Review by Rudy Vega •
Photobooks come in all different shapes and sizes. Generally speaking, they adhere to more or less standard configurations. A foreword and an introduction, followed by photographs in support of a concept. A typical photobook might be organized around a central theme or it may consist of series of images investigating typologies as one example. Whether a photobook pursues a narrative track or documents an event, there is an assumed structure at play–a tradition a reader/viewer can confidently expect from a photobook. Then there is an art object that announces to its audience its non-conformist intentions. The Sniper Paused so He Could Wipe His Brow by Sean Lotman is one such book/art object. The title intrigues one, as it manages to dodge easy classification as to what lies in store.
A brief description is necessary to provide one with the physical attributes of this endeavor. Measuring 12 inches by six inches and oriented vertically or in portrait mode, it consists of color photographs, with the center grouping of images accompanied with captions or more precisely speaking, poems. The so-called brief description I’ve offered tells you and reveals to you; nothing. Then why not elaborate on the structure and organization of Lotman’s book? A cop out explanation might suggest the over used phrase that one has to experience it to get full value of The Sniper Paused so He Could Wipe His Brow. I submit that much is true and I’ll explain. Since this is no ordinary photobook, I’ll act in kind and produce an un-ordinary book review.
The Sniper Paused So He Could Wipe His Brow was published as an edition of four-hundred and ninety, forty of which are special edition books coming in a slipcase with one of eight prints handmade by Lotman in his darkroom. It is project fifteen years in the making. The book is enigmatic in its organization, producing a number of possible juxtapositions of images. It asks the reader/viewer to vest him/herself to undertake an investigation in order to decipher suitable meaning or interpretation.
The first sixteen “pages” are made up of 32 discreet images. The images start off as pairs organized in top/bottom fashion. Turning to the second page reveals four individual images each measuring six by six inches. This in turn allows the viewer to experience the aforementioned possible combination of juxtapositions. And this is where the fun begins, for Lotman has produced an opportunity for the reader/viewer to directly engage and participate in producing a “reading” of his images in an attempt to interrogate meaning–both in a literal sense as well as in more metaphorical or symbolic or yet still from applying a more philosophical stance.
It’s a challenge for one to draw up and create effective associations from the potential pairings and I would suggest there is no right or wrong interpretation. What Lotman has done is create an ingenious vehicle of a photobook-and-art object if you will, that gives those who vest themselves in journeying into a veritable looking glass of photography to its surrealist roots.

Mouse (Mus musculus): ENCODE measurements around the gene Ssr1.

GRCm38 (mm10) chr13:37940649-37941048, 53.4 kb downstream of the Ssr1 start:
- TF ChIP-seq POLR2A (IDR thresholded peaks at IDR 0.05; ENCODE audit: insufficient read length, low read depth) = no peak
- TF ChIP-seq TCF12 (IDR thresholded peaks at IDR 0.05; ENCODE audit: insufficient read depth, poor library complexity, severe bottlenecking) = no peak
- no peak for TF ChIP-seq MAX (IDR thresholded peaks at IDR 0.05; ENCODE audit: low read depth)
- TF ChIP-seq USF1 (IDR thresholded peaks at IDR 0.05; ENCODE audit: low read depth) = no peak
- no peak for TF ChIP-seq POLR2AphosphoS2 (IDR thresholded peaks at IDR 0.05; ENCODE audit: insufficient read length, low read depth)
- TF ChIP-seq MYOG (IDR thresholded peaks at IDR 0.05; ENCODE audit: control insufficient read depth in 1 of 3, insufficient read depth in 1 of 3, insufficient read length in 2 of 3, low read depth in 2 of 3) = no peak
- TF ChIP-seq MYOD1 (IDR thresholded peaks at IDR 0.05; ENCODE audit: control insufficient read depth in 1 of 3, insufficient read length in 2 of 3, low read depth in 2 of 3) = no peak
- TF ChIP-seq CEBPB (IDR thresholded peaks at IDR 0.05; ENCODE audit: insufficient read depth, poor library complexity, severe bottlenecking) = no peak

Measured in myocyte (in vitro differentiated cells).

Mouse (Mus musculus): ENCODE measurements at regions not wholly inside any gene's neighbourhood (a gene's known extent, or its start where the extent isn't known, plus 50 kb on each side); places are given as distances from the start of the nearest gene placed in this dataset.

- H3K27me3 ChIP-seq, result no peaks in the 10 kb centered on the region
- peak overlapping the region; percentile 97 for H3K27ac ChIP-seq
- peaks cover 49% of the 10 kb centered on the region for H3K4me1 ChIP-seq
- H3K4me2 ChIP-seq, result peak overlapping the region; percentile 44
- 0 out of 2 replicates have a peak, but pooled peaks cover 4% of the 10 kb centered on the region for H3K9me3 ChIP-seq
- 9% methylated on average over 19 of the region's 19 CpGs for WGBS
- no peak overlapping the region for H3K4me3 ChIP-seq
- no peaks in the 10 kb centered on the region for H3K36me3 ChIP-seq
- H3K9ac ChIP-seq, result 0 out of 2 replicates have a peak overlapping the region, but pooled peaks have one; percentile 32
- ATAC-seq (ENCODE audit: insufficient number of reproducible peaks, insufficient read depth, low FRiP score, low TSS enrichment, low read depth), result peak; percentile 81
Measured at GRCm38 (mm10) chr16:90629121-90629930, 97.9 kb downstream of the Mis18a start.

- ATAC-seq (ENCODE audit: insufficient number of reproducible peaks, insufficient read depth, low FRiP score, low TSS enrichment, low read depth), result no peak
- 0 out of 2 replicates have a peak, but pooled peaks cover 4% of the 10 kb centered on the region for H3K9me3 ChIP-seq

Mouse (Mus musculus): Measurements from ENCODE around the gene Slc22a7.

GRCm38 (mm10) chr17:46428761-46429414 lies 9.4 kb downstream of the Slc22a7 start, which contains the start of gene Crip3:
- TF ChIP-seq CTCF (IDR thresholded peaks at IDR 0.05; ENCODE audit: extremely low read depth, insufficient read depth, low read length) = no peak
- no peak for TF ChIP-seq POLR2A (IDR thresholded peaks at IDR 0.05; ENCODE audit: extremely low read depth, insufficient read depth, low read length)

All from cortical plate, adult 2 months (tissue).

The images themselves are of places and people. Fragments of memories, sometimes blurred with the passage of time. Sometimes peaceful and still, while others are filled with kinetic energy-a restlessness to get there already. And then there are the poems. Ruminating on a life lived. Observations on the everyday and the metaphysical. They are read as a continuum, separated by the individual pages or as one-line sonnets each with their own snippet of meaning contributing to an overarching narrative. Here in the center portion of Lotman’s book the images are rendered as full two-page spreads and adding three gatefolds as well. Its an exercise in efficiency. It’s a dizzying array of images at once revealing and yet ambiguous.
The Sniper Paused so He Could Wipe His Brow will invite multiple viewings and will reward those who put forth the effort. To say Lotman has produced something unique in a post original world we inhabit is high praise indeed, and that is why I refer to it as an art object. Not that it can’t inhabit both realms of the photobook and art object. It just feels right as art.
Rudy Vega is a Contributing Editor and resides in Irvine, Ca. He is a fine art photographer and writer.
The Sniper Paused So He Could Wipe His Brow, by Sean Lotman
Photographer & Editor: Sean Lotman, born Los Angeles, CA and resides Kyoto, Japan
Poems: Sean Lotman
Hardcover book, off-set printing, 96 pages, 6×12 inches, printed in Barcelona, Spain; ISBN-13: 979-10-95424-24-6
Photobook design: Laure-Anne Kayser
Articles & photographs published on PhotoBook Journal may not be reproduced without the permission of the PhotoBook Journal staff and the photographer(s).